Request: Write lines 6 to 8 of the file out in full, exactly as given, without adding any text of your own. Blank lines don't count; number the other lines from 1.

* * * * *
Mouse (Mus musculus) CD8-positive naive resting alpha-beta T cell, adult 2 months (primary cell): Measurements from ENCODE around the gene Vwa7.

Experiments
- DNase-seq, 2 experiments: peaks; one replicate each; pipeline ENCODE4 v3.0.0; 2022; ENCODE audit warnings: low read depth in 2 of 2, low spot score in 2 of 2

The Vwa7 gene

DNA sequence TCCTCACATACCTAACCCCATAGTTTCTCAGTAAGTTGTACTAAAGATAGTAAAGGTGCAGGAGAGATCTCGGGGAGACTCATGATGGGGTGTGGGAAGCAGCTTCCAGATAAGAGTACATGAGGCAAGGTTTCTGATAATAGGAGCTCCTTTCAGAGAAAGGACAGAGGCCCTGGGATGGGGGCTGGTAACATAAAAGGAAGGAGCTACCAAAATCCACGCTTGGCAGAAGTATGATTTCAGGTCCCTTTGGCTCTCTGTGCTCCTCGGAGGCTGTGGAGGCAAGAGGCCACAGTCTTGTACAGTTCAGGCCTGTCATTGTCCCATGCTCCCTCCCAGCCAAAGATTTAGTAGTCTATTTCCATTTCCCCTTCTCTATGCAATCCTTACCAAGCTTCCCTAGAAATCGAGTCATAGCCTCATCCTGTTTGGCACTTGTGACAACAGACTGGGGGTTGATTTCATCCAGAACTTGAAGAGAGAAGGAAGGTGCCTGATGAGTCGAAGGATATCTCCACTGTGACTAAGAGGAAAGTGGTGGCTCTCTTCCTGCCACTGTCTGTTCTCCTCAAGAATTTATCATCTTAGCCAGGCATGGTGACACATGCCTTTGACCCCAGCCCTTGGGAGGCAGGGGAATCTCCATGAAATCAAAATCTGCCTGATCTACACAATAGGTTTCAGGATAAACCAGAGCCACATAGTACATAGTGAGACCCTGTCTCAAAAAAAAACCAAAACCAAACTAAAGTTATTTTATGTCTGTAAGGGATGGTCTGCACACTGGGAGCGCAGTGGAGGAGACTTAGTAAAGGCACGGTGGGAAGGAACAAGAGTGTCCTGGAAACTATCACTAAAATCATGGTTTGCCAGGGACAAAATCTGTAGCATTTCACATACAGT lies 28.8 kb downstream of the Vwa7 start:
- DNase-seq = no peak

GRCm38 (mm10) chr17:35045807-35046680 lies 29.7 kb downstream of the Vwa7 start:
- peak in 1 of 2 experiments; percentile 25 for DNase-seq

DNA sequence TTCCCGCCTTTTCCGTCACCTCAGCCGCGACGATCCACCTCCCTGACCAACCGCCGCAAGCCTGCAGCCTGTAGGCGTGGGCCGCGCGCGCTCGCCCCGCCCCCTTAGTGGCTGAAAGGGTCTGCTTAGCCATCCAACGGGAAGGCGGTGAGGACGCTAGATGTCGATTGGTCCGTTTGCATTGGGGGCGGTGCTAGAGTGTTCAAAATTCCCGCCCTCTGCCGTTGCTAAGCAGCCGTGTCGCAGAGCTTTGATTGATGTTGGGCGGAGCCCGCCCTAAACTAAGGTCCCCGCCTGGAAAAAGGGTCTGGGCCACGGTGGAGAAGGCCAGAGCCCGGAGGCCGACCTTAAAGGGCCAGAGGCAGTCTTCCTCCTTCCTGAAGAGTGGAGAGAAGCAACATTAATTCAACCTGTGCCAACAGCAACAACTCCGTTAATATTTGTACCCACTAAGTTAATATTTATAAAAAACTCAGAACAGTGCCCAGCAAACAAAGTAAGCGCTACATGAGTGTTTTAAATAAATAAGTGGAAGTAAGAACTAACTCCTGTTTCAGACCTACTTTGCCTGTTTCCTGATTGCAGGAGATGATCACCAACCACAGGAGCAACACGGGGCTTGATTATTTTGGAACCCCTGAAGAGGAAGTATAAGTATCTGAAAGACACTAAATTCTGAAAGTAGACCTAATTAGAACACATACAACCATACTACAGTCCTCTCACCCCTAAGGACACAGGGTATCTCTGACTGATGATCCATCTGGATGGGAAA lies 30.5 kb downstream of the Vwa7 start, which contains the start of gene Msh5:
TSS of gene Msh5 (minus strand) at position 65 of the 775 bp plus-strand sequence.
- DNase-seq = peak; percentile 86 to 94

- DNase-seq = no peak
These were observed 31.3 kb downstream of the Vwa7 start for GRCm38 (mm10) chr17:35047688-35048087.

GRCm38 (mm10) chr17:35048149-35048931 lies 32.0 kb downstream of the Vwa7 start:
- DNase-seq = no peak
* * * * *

- DNase-seq = no peak

GRCm38 (mm10) chr17:35045807-35046680 lies 29.7 kb downstream of the Vwa7 start:
- peak in 1 of 2 experiments; percentile 25 for DNase-seq